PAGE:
Romney Tells Donors He Lost Partially Due To Obama’s ‘Gifts’ To Minorities, Young Voters


Mitt Romney held a conference call with top donors on Wednesday to speak about his election loss. The former presidential hopeful reflected on his campaign, as well as the approach that President Barack Obama. In part, he said, the president won because of the “gifts” he gave to key groups of voters.

“The President’s campaign,” he said, “focused on giving targeted groups a big gift—so he made a big effort on small things. Those small things, by the way, add up to trillions of dollars.”

The Los Angeles Times reported Romney’s remarks — which included arguing that “the Obama’s health care plan’s promise of coverage ‘in perpetuity’ was ‘highly motivational’ to those voters making $25,000 to $35,000 who might not have been covered, as well as to African American and Hispanic voters.”

“In each case they were very generous in what they gave to those groups,” he said. More of his remarks, via The New York Times:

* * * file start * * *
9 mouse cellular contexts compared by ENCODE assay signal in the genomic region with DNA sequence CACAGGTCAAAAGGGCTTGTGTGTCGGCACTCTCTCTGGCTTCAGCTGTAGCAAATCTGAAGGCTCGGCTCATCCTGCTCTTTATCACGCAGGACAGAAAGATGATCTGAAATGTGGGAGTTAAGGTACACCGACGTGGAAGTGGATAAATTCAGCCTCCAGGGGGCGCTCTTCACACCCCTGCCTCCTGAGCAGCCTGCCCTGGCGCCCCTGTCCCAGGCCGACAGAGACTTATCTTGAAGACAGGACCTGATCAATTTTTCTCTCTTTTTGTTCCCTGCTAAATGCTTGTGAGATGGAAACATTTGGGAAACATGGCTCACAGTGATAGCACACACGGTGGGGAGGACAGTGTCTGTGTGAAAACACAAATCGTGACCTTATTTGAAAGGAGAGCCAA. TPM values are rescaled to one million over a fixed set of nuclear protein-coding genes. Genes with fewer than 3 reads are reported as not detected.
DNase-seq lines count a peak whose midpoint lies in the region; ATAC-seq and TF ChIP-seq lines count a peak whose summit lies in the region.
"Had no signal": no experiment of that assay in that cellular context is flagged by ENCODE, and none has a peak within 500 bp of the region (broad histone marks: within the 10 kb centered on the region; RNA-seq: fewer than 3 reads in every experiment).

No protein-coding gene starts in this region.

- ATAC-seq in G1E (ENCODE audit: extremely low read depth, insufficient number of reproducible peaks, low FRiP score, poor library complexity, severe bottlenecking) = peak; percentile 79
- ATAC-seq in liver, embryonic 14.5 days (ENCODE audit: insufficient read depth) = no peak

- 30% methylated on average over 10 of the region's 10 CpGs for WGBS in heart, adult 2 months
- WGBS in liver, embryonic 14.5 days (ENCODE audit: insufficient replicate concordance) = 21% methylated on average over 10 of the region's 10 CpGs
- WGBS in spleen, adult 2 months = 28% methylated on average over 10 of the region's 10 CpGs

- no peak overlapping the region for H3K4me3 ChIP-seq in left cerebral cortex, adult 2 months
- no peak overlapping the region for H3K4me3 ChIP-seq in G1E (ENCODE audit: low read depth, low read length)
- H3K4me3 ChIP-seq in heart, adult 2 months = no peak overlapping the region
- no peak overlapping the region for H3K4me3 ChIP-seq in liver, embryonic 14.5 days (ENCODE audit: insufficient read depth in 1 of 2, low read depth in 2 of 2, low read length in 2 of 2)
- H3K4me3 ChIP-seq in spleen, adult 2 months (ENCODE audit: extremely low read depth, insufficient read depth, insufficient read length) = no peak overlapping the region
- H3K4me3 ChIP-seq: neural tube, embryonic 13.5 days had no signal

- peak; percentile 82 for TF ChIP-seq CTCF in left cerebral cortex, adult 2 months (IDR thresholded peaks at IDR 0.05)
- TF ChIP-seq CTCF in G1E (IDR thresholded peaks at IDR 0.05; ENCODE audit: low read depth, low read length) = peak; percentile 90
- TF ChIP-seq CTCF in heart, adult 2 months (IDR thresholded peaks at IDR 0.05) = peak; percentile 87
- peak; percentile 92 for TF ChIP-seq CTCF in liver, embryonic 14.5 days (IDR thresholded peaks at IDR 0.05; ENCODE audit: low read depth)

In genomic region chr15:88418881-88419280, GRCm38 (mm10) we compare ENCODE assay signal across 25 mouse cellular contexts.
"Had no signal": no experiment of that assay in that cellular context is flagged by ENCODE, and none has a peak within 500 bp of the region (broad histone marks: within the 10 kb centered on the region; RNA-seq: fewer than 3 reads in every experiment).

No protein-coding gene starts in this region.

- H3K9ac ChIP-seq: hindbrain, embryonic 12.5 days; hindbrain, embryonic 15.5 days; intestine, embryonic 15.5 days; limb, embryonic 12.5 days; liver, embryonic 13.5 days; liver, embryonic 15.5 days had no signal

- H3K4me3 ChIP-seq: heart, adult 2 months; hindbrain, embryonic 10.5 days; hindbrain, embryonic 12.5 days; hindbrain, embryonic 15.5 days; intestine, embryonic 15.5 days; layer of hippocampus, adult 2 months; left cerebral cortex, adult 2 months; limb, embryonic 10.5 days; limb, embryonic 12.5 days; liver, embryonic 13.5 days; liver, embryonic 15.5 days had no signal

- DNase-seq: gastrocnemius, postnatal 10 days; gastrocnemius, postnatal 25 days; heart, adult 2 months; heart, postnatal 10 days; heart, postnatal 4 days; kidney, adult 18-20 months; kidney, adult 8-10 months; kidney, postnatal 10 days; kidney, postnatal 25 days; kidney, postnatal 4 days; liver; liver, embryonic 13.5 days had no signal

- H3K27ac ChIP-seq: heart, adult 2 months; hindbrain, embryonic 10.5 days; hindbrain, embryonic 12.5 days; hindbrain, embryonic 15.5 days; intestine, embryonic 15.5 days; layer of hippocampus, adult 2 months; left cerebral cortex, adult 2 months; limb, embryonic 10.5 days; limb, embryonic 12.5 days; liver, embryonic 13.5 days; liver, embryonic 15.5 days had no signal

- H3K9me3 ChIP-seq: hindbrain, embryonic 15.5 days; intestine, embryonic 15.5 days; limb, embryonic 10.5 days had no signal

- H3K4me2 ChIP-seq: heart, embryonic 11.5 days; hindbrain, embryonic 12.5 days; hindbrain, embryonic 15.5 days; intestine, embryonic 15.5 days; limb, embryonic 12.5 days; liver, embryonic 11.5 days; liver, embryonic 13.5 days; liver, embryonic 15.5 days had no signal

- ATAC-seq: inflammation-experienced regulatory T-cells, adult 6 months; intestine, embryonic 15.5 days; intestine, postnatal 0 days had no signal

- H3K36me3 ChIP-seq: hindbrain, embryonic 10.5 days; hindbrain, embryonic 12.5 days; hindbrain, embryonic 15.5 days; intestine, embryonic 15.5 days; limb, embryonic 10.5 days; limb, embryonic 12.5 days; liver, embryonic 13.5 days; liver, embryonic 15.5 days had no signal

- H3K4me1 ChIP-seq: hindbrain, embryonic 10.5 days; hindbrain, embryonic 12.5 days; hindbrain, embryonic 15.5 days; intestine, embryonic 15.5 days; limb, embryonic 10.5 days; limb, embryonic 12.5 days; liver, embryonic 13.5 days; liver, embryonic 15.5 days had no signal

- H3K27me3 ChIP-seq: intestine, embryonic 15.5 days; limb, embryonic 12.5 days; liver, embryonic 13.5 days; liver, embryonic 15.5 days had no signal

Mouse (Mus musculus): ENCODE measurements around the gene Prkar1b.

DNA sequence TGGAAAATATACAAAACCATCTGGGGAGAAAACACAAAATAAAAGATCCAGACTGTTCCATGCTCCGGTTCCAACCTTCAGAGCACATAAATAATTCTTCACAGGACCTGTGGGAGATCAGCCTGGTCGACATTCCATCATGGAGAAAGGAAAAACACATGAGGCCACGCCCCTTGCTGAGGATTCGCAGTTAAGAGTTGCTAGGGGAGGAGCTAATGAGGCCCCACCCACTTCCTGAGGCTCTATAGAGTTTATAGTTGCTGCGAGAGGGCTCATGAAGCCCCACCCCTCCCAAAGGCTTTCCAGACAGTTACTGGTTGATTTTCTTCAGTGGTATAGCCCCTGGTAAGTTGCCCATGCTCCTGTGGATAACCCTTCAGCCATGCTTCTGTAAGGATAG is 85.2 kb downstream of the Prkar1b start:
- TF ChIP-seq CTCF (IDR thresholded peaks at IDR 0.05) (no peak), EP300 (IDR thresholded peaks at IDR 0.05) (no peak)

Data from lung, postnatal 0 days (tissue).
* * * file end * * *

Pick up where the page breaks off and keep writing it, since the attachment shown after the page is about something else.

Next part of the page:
“With regards to the young people, for instance, a forgiveness of college loan interest, was a big gift,” he said. “Free contraceptives were very big with young college-aged women. And then, finally, Obamacare also made a difference for them, because as you know, anybody now 26 years of age and younger was now going to be part of their parents’ plan, and that was a big gift to young people. They turned out in large numbers, a larger share in this election even than in 2008.”


“You can imagine for somebody making $25,000 or $30,000 or $35,000 a year, being told you’re now going to get free health care, particularly if you don’t have it, getting free health care worth, what, $10,000 per family, in perpetuity, I mean, this is huge,” he said. “Likewise with Hispanic voters, free health care was a big plus. But in addition with regards to Hispanic voters, the amnesty for children of illegals, the so-called Dream Act kids, was a huge plus for that voting group.”

Romney also spoke favorably of his team, noting that there was “no drama in the campaign—not that everybody was perfect; everybody has flat sides, but we learned how to accommodate each other’s strengths and weaknesses, to build on the strengths.”

It was “a very solid team,” he said. “The organization did not get in the way.”

According to the NY Times, the 20-minute call “also featured an appearance by Neil Newhouse, the campaign’s pollster, Spencer Zwick, the national finance chairman, and Mason Fink, the finance director.”

“I am very sorry that we didn’t win,” Romney told donors. “I know that you expected to win. We expected to win…It was very close, but close doesn’t count in this business.”

(H/T LA Times)

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